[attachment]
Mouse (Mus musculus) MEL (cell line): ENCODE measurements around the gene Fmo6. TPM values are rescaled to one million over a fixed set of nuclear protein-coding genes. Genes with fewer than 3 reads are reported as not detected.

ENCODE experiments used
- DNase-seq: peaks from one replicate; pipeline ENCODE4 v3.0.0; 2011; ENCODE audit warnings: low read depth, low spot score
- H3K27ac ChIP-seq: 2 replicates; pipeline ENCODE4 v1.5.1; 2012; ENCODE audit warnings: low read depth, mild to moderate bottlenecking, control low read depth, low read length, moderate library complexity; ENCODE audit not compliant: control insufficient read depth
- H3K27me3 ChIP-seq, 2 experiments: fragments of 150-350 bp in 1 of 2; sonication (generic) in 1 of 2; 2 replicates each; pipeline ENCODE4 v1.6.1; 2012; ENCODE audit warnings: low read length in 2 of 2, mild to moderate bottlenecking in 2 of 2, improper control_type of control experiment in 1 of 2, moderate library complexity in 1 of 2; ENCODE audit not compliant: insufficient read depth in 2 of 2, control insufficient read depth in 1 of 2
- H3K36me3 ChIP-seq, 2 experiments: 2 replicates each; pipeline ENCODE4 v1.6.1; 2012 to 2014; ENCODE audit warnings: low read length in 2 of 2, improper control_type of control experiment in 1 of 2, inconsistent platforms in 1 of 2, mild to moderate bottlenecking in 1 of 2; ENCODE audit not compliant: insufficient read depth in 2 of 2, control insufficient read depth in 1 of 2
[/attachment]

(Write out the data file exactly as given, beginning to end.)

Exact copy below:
Mouse (Mus musculus) MEL (cell line): ENCODE measurements around the gene Fmo6. TPM values are rescaled to one million over a fixed set of nuclear protein-coding genes. Genes with fewer than 3 reads are reported as not detected.

ENCODE experiments used
- DNase-seq: peaks from one replicate; pipeline ENCODE4 v3.0.0; 2011; ENCODE audit warnings: low read depth, low spot score
- H3K27ac ChIP-seq: 2 replicates; pipeline ENCODE4 v1.5.1; 2012; ENCODE audit warnings: low read depth, mild to moderate bottlenecking, control low read depth, low read length, moderate library complexity; ENCODE audit not compliant: control insufficient read depth
- H3K27me3 ChIP-seq, 2 experiments: fragments of 150-350 bp in 1 of 2; sonication (generic) in 1 of 2; 2 replicates each; pipeline ENCODE4 v1.6.1; 2012; ENCODE audit warnings: low read length in 2 of 2, mild to moderate bottlenecking in 2 of 2, improper control_type of control experiment in 1 of 2, moderate library complexity in 1 of 2; ENCODE audit not compliant: insufficient read depth in 2 of 2, control insufficient read depth in 1 of 2
- H3K36me3 ChIP-seq, 2 experiments: 2 replicates each; pipeline ENCODE4 v1.6.1; 2012 to 2014; ENCODE audit warnings: low read length in 2 of 2, improper control_type of control experiment in 1 of 2, inconsistent platforms in 1 of 2, mild to moderate bottlenecking in 1 of 2; ENCODE audit not compliant: insufficient read depth in 2 of 2, control insufficient read depth in 1 of 2